New Study Confirms Face Shields and Valve Masks Can’t Be Trusted
Frustrated with the discomfort of face masks, some people have been using face shields, which have been promoted by some health experts to help prevent the spread of Covid-19. Other people are turning to masks with exhalation valves that make breathing out easier. Now, a new study based on a laboratory simulation brings into laser focus how ineffective both alternatives are at containing the coronavirus.
Face shields were touted as a possible alternative to masks in an April opinion piece in the Journal of the American Medical Association (JAMA) and in subsequent popular articles.
“We were a little surprised that they would say that,” says Siddhartha Verma, PhD, assistant professor in mechanical engineering at Florida Atlantic University and a member of the visualization research team. “And that was our motivation to show people what actually happens.”
The shield’s main job is to block splatters of fluid from the patient and can protect the wearer’s eyes, but they have not been shown to be very effective at protecting other people when worn by an infected person.
Verma and his colleagues used faux coughs and sneezes from health test dummies to demonstrate how things go. Droplets splatter predictably against the inside of a face shield (which is arguably gross). But smaller droplets called aerosols, which are known to stay airborne for extended periods, especially in poorly ventilated indoor spaces, escape under the shield and to the sides.
The study, detailed on September 1 in the journal Physics of Fluids, captured the emanations in images and video but did not quantify them, so a direct comparison between the effectiveness of face masks isn’t possible.
The idea in promoting shields is that doctors and nurses use them, they’re more comfortable, and people won’t be compelled to yank them down to talk. But medical workers don’t use just the face shields — they use them in conjunction with masks, Verma explains. The shield’s main job is to block splatters of fluid from the patient and can protect the wearer’s eyes, but they have not been shown to be very effective at protecting other people when worn by an infected person. Also, it is not known how much protection a shield might offer the wearer against any wafting coronavirus particles.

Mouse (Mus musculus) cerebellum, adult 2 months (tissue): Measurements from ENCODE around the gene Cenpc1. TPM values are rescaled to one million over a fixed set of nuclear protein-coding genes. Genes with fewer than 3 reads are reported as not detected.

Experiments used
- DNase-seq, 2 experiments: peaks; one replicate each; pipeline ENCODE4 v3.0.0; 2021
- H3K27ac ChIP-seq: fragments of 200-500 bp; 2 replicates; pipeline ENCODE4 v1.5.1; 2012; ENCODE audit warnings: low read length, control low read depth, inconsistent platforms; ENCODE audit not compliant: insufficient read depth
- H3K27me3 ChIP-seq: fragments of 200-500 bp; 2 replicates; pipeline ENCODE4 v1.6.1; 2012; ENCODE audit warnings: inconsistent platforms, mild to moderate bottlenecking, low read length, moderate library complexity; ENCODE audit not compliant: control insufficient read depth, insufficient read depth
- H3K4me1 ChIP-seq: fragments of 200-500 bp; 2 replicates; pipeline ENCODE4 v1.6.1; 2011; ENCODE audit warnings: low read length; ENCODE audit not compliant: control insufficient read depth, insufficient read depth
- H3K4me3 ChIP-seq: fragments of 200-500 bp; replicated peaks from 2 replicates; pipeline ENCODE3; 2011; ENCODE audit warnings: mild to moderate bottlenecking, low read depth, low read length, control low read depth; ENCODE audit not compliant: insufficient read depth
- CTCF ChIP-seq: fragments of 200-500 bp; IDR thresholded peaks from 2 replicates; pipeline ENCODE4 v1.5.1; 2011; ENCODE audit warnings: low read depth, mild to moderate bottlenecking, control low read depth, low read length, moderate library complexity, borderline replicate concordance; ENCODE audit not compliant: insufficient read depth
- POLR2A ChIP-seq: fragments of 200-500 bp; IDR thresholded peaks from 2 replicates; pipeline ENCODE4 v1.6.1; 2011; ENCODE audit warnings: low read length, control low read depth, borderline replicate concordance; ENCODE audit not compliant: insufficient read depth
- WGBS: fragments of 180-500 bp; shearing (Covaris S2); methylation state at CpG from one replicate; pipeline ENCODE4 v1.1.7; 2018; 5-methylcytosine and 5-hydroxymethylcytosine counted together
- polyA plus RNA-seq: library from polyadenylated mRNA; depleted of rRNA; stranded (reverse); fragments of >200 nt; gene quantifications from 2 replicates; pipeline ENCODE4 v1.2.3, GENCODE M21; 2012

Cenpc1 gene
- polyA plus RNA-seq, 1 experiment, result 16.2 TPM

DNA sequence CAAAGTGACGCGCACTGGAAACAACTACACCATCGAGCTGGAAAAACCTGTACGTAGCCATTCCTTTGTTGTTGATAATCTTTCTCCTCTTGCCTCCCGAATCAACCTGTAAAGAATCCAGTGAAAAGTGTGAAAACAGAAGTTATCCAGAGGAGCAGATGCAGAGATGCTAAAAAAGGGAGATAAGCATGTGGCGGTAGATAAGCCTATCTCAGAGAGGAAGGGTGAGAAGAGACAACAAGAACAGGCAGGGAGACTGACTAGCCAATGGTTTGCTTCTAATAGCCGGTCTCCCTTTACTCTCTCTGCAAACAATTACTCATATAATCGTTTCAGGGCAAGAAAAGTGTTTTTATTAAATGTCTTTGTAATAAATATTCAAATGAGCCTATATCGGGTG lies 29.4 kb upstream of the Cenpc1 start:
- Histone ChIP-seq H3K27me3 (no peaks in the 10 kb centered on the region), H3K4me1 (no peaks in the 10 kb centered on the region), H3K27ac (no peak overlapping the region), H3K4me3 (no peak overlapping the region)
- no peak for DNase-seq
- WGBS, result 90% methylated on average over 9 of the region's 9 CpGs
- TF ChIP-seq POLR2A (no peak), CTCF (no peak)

Proponents of face shields have cited a 2014 study that found the number of respiratory droplets from a cough can indeed be reduced by a shield. But the risk of a nearby person inhaling droplets is reduced by only 23%, that study concluded. “Face shields provide a useful adjunct to respiratory protection for workers caring for patients with respiratory infections,” the scientists concluded then. “However, they cannot be used as a substitute” for masks.
Masks with exhalation ports, if worn by someone who is infected, are likewise not very effective at protecting others, Verma and his colleagues showed in the new simulations. (The U.S. Centers for Disease Control and Prevention concurs.)
That’s no surprise. Masks with valves, which make exhalation easier and reduce moisture buildup, are meant to filter incoming dust, chemicals, or other particles, but they’re not designed to filter what goes out.
“A few people in the medical community are using these mask types,” Verma tells Elemental. “It was a bit surprising.”
The upshot: Face masks (both surgical and N95), and to a lesser degree homemade cloth face coverings, help reduce the spread of the coronavirus. If properly worn, they are one effective layer of protection, primarily to protect others, not so much the wearer, and are to be combined with avoiding large crowds, keeping your distance, and washing your hands.